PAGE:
There are people whom have seen the web decay, and have asked why we no longer construct these webs with silk. As food costs and health concerns rise (NY Times 2011), the world’s most vulnerable populations are taking matters into their own hands (Solnit 2007;FAO 2010). Detroit, a city resilient after a storm of economic insecurity, vulnerability, and white flight, has started weaving a silk plan for their future. The false smile of capitalism fluttered over the city of Detroit, and left as its backhand came sweeping across the city it once pronounced its love to. It seemed that hand knocked over Pandora’s Box, dumping her evils across the streets, when that last tender green creature came crawling out of the box. It had a meek little smile, and warm hands and heart. As it crept forward, it looked to this new disjointed world of green and grey; cement and land. It listened to the wind whistle through the grass of an abandoned lot and a smile crept from the sides of its lips. 
            Where white flight ‘refugees’ looked back at their city in fear, the people of Detroit began to grasp at each other’s hands in the darkness. Where onlookers saw abandoned fields, Detroiters saw green inspiration. And while the people surrounding Detroit couldn't see it, everywhere the soil mucked hands of city residents began sowing the seeds of their future.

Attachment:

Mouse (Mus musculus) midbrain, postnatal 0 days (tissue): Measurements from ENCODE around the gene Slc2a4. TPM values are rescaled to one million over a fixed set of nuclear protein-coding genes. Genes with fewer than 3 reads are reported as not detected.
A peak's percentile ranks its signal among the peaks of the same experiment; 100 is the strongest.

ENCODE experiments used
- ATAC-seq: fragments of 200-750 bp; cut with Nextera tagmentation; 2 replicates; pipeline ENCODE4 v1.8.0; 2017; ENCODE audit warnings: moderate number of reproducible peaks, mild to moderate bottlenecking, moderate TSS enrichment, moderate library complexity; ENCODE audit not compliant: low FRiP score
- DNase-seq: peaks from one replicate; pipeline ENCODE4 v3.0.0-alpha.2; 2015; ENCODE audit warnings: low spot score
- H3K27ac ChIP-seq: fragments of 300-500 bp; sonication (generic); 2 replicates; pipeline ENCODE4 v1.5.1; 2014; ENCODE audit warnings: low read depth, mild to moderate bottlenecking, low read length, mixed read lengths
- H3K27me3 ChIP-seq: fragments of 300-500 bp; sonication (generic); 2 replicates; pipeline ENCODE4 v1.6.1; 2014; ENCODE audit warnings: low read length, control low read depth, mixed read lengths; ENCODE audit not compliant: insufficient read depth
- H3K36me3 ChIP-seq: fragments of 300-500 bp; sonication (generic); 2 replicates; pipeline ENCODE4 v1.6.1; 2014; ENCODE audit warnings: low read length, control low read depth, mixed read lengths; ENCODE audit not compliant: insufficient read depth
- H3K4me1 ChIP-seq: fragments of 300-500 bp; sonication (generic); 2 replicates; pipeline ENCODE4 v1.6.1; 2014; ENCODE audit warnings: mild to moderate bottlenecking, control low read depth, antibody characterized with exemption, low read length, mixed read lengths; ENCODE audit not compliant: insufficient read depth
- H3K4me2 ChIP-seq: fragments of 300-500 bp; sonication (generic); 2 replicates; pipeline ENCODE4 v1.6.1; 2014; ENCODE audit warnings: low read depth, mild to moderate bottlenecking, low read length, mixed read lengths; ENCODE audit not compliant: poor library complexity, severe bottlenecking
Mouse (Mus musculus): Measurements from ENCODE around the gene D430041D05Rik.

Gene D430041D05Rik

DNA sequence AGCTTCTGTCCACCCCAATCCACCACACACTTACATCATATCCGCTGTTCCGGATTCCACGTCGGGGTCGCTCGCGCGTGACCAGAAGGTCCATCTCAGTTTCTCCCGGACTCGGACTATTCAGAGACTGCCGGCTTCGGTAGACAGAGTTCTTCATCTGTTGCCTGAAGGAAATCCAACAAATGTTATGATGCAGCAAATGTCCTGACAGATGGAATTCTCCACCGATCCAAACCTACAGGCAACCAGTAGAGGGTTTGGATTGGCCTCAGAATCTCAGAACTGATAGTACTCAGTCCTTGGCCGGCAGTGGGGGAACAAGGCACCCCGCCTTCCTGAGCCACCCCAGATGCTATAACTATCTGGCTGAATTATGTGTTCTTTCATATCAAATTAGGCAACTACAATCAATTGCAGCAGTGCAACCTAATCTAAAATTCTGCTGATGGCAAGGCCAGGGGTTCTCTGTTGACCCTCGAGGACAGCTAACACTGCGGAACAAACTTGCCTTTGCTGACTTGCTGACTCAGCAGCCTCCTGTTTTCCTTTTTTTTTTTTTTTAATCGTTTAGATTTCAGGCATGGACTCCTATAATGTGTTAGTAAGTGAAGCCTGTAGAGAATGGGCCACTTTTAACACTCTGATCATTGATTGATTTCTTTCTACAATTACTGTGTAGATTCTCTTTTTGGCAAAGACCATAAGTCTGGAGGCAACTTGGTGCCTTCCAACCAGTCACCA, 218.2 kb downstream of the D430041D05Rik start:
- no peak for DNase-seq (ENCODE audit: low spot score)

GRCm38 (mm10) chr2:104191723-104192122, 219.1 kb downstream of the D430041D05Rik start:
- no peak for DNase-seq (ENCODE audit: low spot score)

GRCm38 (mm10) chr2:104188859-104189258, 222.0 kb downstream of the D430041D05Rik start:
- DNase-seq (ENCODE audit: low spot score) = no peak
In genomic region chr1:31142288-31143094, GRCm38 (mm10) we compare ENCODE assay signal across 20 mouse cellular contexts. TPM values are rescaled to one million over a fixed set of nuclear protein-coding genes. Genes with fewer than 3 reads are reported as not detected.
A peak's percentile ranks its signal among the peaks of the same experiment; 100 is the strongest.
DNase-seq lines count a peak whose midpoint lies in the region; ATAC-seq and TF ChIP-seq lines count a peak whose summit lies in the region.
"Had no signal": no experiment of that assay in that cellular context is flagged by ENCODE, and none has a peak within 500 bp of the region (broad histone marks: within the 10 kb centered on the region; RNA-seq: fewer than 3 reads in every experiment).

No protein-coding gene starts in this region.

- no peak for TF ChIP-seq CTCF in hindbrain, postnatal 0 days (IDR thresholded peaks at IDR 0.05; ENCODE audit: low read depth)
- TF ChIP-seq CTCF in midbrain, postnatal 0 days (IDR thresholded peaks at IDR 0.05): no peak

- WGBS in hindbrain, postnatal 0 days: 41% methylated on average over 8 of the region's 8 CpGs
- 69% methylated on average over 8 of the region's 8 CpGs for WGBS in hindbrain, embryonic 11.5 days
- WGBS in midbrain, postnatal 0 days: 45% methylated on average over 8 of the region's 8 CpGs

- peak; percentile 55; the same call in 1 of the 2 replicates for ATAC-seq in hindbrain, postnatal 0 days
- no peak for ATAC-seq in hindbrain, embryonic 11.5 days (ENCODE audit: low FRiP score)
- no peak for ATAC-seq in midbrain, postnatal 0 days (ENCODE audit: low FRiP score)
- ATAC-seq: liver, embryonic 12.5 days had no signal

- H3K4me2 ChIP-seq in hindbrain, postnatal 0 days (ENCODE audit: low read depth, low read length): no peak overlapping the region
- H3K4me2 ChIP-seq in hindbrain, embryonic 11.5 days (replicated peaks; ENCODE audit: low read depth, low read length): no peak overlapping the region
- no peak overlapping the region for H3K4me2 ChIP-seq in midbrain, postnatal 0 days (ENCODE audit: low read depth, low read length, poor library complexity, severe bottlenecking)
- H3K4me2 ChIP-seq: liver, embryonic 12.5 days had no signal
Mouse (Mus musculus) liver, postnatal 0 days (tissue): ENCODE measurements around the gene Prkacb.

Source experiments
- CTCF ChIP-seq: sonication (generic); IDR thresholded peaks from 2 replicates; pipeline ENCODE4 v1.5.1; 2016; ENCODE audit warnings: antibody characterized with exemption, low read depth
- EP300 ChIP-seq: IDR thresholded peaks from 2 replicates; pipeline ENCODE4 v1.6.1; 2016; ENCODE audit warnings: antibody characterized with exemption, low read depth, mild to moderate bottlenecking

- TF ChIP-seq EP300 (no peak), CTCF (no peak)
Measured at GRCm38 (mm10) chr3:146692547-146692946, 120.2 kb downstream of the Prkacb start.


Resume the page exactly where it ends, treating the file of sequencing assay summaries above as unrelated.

It was when capitalisms promised web of threads lay mangled and disjointed on the ground that Detroiters learned how to create silk again. They fostered community where fear once stood. They grew gardens where the hungry bellies of children once grumbled. And while it was hard to see at first, the glimmering threads of silk began to wire around the city; stringing from the farmers, to the retailers, to the community. This web of food and community in Detroit has only strengthened, and with it has come a new knowledge of social order. Unfettered from the fear of capitalistic collapse, Detroiters were able to show the world something they had never seen before, something post-American.
            I hope as we look on at Detroit we adjust our eyes, so that when the sun hits the city just right, the glimmer of a thousand strands of silk catch and twinkle upon our eyes. And perhaps, if we let ourselves see it, the beauty of that light dancing across the city may inspire us. To realize that the most beautiful of things can be found in unexpected places if we let ourselves see it. And to be inspired to start weaving our own silk web; reaching out in the darkness, ready to hold whichever hand reaches back. Perhaps we can weave our own web in the face of uncertainty, so that when the storm of climate change drudges upon us, we can stand tall like Detroiters, hands held together and love in our hearts. So that even if we may be uncertain of what our future holds, we may be absolutely certain what we are holding in that moment.